Aid Organization for Refugees and Asylum Seekers in Israel

Business tycoons present asylum seeker integration plan

Date: 23.5.18 Source: ynet, Amir Alon

Sixty-four luminaries from Israel's business community wrote Prime Minister Benjamin Netanyahu to outline a comprehensive plan for an economic-business solution to the asylum seeker problem, put together along with south Tel Aviv residents who oppose their expulsion.

The signees, many of whom previously held senior public sector positions, called on the premier to return to the aborted agreement with the United Nations High Commission for Refugees and adopt their plan, which was based on said agreement.

The business people's plan was comprised of four major issues: dispersing the asylum seekers, employment, residence and rehabilitating south Tel Aviv.

Four former directors-general of the Prime Minister's Office, treasury and tourism ministries lent their support for the initiative, as well as Israel Prize for Industry laureates Yehudit and Yehuda Bronicki, president of the Manufacturers' Association of Israel Shraga Brosh and presidents of the hotel, restaurant and farmers' unions.

The industrialists plan may be adopted as part of the UN agreement to transfer some 16,000 Eritrean and Sudanese asylum seekers currently in Israel to Western countries, while some 18,000 would remain here—but it may also be implemented independently of the agreement.

As part of the scheme, whose timetable for implementation was estimated to be five years, the Immigration and Population Authority will institutionalize the rights of African migrants staying in Israel in the fields of employment, health and welfare while simultaneously providing refugee status to those migrants deemed worthy.

The plan's authors noted that a shortage of some 25,000 workers existed in the fields of agriculture, hoteliery, the restaurant business and construction, despite the employment of foreign workers in said categories.

The plan therefore seeks to provide migrants interested in entering these fields with professional training as well as work visas, while their employers will receive incentives to hire them, such as an exemption from levies.

Instead of a billion shekels for expulsion, only NIS 150 million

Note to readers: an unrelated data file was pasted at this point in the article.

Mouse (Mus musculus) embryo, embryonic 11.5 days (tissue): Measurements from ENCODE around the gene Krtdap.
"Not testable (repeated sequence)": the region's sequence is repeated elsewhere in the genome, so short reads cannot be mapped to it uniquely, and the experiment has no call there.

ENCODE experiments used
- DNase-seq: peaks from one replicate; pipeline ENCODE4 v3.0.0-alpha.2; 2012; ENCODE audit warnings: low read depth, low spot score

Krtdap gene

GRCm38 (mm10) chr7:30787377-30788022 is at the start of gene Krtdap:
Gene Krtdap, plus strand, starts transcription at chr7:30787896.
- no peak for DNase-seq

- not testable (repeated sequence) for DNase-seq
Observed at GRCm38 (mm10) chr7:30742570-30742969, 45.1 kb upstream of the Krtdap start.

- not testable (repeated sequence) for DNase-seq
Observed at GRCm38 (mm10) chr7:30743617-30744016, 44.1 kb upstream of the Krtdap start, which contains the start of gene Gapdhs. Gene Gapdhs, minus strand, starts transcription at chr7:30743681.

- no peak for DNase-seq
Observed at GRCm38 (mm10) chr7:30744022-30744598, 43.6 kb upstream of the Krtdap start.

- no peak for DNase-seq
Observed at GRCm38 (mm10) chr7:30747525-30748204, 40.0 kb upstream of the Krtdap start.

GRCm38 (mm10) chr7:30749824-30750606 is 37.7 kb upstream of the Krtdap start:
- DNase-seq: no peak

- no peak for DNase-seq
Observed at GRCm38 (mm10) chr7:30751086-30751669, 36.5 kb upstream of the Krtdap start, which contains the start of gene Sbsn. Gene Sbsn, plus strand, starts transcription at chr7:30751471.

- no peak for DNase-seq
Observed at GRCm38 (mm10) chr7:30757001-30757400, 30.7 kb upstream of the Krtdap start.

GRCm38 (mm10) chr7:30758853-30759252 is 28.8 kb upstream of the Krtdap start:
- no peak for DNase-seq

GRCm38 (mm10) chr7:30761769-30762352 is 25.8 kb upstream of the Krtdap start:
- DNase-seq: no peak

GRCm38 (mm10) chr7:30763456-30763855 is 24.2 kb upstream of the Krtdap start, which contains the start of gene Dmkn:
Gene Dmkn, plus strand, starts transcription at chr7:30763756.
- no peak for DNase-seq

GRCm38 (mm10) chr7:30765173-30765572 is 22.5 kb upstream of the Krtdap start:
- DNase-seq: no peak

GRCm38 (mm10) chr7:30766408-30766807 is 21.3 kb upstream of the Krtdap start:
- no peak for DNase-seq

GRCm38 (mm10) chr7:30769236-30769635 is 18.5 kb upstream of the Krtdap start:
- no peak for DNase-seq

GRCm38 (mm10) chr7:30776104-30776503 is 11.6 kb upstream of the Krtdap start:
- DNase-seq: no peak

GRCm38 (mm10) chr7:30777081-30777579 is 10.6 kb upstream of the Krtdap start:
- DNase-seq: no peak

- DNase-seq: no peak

The business people behind the plan claimed it will have a direct economic contribution to Israel's business sector—one that is significantly higher than its cost. They estimated its cost to be NIS 223 million annually, but said an NIS 150 million will actually suffice since the state is already budgeting some of the services included therein.

Signees further noted that the plan's cost was considerably lower than the cost of implementing the "third country or incarceration" policy, whose price tag was said to be roughly a billion shekels.

In addition, the Ruppin Academic Center's Immigration Institute estimated the economic contribution of employing 25,000 asylum seekers in agriculture, construction and hoteliry to be NIS 3.6 billion per annum.

The plan set goals for asylum seekers to be sent out to live in various areas of the country. Currently, Tel Aviv houses some 13,700 migrants, comprising 37 percent of the total number of them in Israel, a number that will drop under the proposed plan to only 4,400.

The scheme also set a goal of sending fifty percent of migrants to live outside the Tel Aviv metropolitan area, where 68 percent of them currently reside, with planned settlement in rural communities as well.

Inside the Tel Aviv metropolitan area, meanwhile, cities with more than 20,000 residents will absorb a number of asylum seekers equal to at least one percent of their total populace.

Communities receiving the migrants will then enjoy grants from relevant government ministries—health, welfare and education—in order to provide the appropriate framework of services.

Each authority will appoint a person to be in charge of the migrants' integration and they will be afforded the opportunity to receive medical services in the community and have access to local welfare systems, while their children will be taken in by local education institutions.

Migrants to leave south TA, receive housing nationwide

On the issue of housing the migrants, the plan aims to set up a database of potential landlords and tenants and a "fair realty" program, which will operate as a social business in conjunction with local authorities and civil society groups to provide assistance and accompaniment to both, bridge language gaps and generally assist in solving any issues that may arise when drafting the lease or during the period of the rental.

A private or civil guarantee fund will also be said up for apartment rentals, which will significantly reduce the risk taken on by renters.

A public administration will be concurrently set up to deal with rehabilitation the physical and social infrastructures of the south Tel Aviv neighborhoods with the assistance of local residents.

Goals will be set to root out prostitution, human trafficking and the drug trade, and assistance will be provided to the homeless and the elderly, while education infrastructures will be bolstered.

A physical rebuilding of streets, open areas and public buildings will also be carried out, with the city's old central bus station evacuated. A significant allocation of funds will be directed to public and attainable housing, while enforcement on split apartments will be increased.,7340,L-5268553,00.html